Solving Captchas with DeepLearning — Part 1: Multi-label Classification

Source: Deep Learning on Medium


Having completed lessons 1–4 from the fast.ai “Practical DeepLearning for Coders” I decided to try a project on my own. The lessons were heavy on computer vision, so I decided to find a project in that direction.

The notebook can be found here.

After some thinking I remembered something I haven’t seen for a while: Captchas. Those squiggly letters and numbers, distorted and with added obfuscation so that no human could possibly identify what it’s supposed to be. With the impressive results that are achieved on a daily basis by CNN’s for computer vision I decided to give it a try.

This is the first in a series of posts. I will introduce the dataset and show a proof of concept that CNN’s are suited to solve this kind of task. The following posts (1 or 2 planned) will show how to get a real working solution for automated captcha recognition.

Dataset

Fortunately, there was this dataset on kaggle that provided 1070 labeled captchas. They look like this:

I’m sure that I wouldn’t get a 100% on these…

Looking through the dataset, I found it to have the following properties:

  • Each captcha consists of exactly 5 characters
  • A character is either a letter (a-z) or a number (1–9)
  • A character might appear multiple times in a single captcha

The data is given as a folder containing all the captcha images. The label for each image is given by its filename. ‘bny23.png’ for the example above. This allows for easy extraction of the labels when preparing the dataset:

def label_from_filename(path):
label = [char for char in path.name[:-4]]
return label

Multi-Label Classification

In multi-label classification we have a list of labels. When given an input image, we’re trying to predict which of the labels the input image has. An image can have multiple labels.

In the case of captcha solving, the list of labels would look like this:

  • Has an ‘a’ in it
  • Has a ‘b’ in it
  • Has a ‘1’ in it
  • ….

Multi-Label classification allows us to tell which characters are present in the captcha. The obvious shortcommings of this approach are:

  • We don’t know at which position each character is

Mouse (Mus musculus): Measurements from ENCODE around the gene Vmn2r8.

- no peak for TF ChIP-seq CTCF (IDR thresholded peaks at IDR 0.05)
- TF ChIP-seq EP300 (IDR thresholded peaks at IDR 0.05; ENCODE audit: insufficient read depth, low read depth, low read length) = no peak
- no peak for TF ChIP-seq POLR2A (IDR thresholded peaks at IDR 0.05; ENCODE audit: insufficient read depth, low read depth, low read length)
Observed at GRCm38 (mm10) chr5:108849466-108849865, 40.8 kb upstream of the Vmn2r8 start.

• We don’t know how many instances of each character there is.

Still this is a useful first step to get an idea if a CNN is able to handle the task at all.

So how does the idea of multi-label classification translate into the architecture of the CNN?

As usual, we start of with some convolutional layers. Beginning with the original image, a number of convolutional filters is applied. The output is a set of feature maps that detect simple features, like straight lines. In each of the following layers, another set of convolutional filters is applied to the feature maps produced by the previous layer. The complexity of the detected features increases as more and more layers are stacked upon each other.

Drawn with http://alexlenail.me/NN-SVG/index.html and Inkscape.

At the end we end up with scalar features. The elements of the last layer are no longer maps (2 dimensional) but scalars (“normal numbers”, 1 dimensional). These numbers can be thought of as automatically extracted features that describe some properties of the input image.

Those extracted features are then used as input to a fully connected neural network. The FCNN functions as a classificator acting on the features extracted by the convolutional layers.

Drawn with http://alexlenail.me/NN-SVG/index.html and Inkscape.

The FCNN has one output for each label. Each output can be thought of as a probability that the input image has this label. In the example above, the output is interpreted as “The captcha contains B and 2”.

Fortunately the fast.ai library makes it very easy to create such a structure. First, we load the data via the datablock api:

data = (ImageList.from_folder(path)
.split_by_rand_pct(0.2)
.label_from_func(label_from_filename)
.transform(get_transforms(do_flip=False))
.databunch()
.normalize()
)

This results in a dataset like this:

Notice that the captcha in the top left has two ‘d’ in it, but the label only has one. This is in line with the idea of “the captcha has (at least) a d in it”.

For the actual training we’ll use transfer learning. The main idea is to use a feature extractor that was trained on a large dataset. On top of that, a custom FCNN is added for classification.

In the first step, we only train the custom classification layers at the end. Since their weights are completely random in the beginning, training them together with the pre-trained feature extractor layers would just mess them up.

learn = cnn_learner(data, models.resnet18, model_dir='/tmp')
lr = 5e-2
learn.fit_one_cycle(5, lr)

Once the custom classification layers give good results, we “unfreeze” the network. That means, from now on every layer is trained. This gives the possibility to adjust the features that are detected.

learn.unfreeze()
learn.fit_one_cycle(15, slice(1e-3, lr/5))

The final accuracy on the validation set is above 98%.

Plotting the loss of the model over the iterations clearly shows the unfreezing point. It’s a sudden decline in loss:

Clearly visible jump at around iteration 60

For each input image from the validation set, a prediction was made. Comparing the prediction against the actual label allows us to calculate the loss. The higher the loss, the “more wrong” the prediction was. With this, we can view the inputs with the largest loss, the captchas that were the “most wrong”:

The most wrong captchas

and the ones that were “the most right”:

The most right captchas

This concludes the first step towards solving captchas. We showed that it is possible for a CNN to recognize characters in a captcha. The next step is to add information about the position of the characters. This will be covered in the next part.